Money markets positioning for a new round of euro zone stress

* Concerns about banks vs sovereign relationship rise* Money markets may face a new round of stress* Strategists looking for creative ways to position for it* Long end of the curve and relative plays favouredBy Marius ZahariaLONDON, April 13 Money market players are positioning for a new round of financial stress as concerns over euro zone banks' exposure to Spanish and Italian government debt mount, with the duo witnessing fast-rising borrowing costs again. Data showed on Friday that Spanish banks borrowed a record 316.3 billion euros from the European Central Bank in March as they leant heavily on cheap three-year ECB loans due to a lack of market funding avenues available to them. Italian banks also borrowed a whopping 270.1 billion, earlier data showed. Judging by the rally in Italian and Spanish government debt seen at the start of last year, analysts assume that a lot of the cash taken from the ECB has been placed in debt issued by the two sovereigns. But as concerns rise over Spain's ability to enact fiscal discipline without sending its economy into a deeper recession, the contagion risk has taken centre stage again and Spanish and Italian yields have been rising since mid-March.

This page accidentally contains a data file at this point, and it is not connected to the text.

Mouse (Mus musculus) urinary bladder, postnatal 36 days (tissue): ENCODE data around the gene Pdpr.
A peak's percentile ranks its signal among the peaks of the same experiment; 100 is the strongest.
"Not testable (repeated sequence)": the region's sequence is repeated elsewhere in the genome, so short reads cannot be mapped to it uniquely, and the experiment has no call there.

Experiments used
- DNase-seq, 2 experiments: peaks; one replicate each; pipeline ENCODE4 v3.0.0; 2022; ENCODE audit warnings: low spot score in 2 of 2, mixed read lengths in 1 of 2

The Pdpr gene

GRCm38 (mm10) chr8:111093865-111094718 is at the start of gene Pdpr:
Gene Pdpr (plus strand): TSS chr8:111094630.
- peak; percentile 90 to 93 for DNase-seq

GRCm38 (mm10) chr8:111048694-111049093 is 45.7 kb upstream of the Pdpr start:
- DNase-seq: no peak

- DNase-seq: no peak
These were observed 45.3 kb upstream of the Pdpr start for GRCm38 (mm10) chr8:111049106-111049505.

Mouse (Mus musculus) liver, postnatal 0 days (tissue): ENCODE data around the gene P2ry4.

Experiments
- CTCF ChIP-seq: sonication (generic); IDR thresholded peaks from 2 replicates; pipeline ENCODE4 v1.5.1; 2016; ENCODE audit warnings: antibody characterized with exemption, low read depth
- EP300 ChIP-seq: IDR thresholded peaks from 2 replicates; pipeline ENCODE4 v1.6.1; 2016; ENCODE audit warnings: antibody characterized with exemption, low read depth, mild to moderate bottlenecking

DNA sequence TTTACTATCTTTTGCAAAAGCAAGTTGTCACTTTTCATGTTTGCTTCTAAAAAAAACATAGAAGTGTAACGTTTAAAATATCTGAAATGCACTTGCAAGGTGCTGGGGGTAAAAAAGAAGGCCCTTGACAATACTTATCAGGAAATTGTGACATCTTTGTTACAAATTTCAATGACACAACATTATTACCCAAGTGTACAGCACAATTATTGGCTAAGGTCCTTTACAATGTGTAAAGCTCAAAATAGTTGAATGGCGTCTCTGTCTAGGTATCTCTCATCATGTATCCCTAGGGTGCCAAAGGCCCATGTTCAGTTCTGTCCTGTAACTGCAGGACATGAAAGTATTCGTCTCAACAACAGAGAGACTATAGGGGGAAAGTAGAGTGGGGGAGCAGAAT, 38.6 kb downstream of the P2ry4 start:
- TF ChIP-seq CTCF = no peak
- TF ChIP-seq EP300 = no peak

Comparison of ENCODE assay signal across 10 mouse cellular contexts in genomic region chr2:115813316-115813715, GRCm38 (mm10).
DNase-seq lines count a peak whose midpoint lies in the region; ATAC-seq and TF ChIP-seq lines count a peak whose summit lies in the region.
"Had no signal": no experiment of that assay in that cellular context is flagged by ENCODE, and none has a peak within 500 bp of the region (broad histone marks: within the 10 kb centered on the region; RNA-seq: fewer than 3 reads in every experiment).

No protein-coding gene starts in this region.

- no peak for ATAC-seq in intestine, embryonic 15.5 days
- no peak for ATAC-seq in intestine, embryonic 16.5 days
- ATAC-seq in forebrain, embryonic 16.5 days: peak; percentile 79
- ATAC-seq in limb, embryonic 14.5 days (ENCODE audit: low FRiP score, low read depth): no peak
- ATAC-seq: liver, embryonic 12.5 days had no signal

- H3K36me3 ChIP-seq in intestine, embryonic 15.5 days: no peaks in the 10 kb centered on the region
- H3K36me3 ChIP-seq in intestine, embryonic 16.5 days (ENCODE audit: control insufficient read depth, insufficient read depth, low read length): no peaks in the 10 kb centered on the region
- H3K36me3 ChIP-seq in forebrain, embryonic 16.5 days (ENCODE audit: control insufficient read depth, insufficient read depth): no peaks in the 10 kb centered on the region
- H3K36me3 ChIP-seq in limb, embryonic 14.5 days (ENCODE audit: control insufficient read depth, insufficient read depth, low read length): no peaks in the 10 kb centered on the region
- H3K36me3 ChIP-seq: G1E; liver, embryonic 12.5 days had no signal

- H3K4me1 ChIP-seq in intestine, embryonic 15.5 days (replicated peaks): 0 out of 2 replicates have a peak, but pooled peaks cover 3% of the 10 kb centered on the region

This leaves domestic banks exposed to sovereigns whose credit worthiness is weakening in the eyes of many. If banks started selling those bonds to stop losses or to get cash to pay back their own debts, borrowing costs for Italy and Spain would rise even faster towards unsustainable levels. As the euro zone's financial system is strongly intertwined, the impact would be felt throughout the bloc."There is an increased strength of the nexus between banks and the sovereigns," RBS rate strategist Simon Peck said."We're going to see an environment whereby at some points in the future (banks) have to liquidate their sovereign holdings to cover redemption needs. The consequence is that when things do turn around, market moves are exacerbated."